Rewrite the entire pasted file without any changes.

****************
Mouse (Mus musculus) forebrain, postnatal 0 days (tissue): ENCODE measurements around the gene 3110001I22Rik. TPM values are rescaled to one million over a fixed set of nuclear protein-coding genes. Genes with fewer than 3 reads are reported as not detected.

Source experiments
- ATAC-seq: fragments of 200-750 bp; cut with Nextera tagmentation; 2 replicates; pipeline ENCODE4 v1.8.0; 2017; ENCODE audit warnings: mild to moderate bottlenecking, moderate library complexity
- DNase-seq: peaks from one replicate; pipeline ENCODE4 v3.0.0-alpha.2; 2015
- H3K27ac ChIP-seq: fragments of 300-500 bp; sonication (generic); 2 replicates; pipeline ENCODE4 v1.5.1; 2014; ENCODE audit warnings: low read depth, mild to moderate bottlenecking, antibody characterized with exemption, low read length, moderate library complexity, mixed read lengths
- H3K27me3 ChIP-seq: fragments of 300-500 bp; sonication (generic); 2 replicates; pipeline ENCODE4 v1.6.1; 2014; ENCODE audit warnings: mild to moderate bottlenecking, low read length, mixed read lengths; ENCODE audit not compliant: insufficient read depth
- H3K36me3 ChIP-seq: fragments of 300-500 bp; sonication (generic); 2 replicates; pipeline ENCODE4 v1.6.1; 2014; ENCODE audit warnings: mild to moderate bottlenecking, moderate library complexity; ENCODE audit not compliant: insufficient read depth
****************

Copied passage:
Mouse (Mus musculus) forebrain, postnatal 0 days (tissue): ENCODE measurements around the gene 3110001I22Rik. TPM values are rescaled to one million over a fixed set of nuclear protein-coding genes. Genes with fewer than 3 reads are reported as not detected.

Source experiments
- ATAC-seq: fragments of 200-750 bp; cut with Nextera tagmentation; 2 replicates; pipeline ENCODE4 v1.8.0; 2017; ENCODE audit warnings: mild to moderate bottlenecking, moderate library complexity
- DNase-seq: peaks from one replicate; pipeline ENCODE4 v3.0.0-alpha.2; 2015
- H3K27ac ChIP-seq: fragments of 300-500 bp; sonication (generic); 2 replicates; pipeline ENCODE4 v1.5.1; 2014; ENCODE audit warnings: low read depth, mild to moderate bottlenecking, antibody characterized with exemption, low read length, moderate library complexity, mixed read lengths
- H3K27me3 ChIP-seq: fragments of 300-500 bp; sonication (generic); 2 replicates; pipeline ENCODE4 v1.6.1; 2014; ENCODE audit warnings: mild to moderate bottlenecking, low read length, mixed read lengths; ENCODE audit not compliant: insufficient read depth
- H3K36me3 ChIP-seq: fragments of 300-500 bp; sonication (generic); 2 replicates; pipeline ENCODE4 v1.6.1; 2014; ENCODE audit warnings: mild to moderate bottlenecking, moderate library complexity; ENCODE audit not compliant: insufficient read depth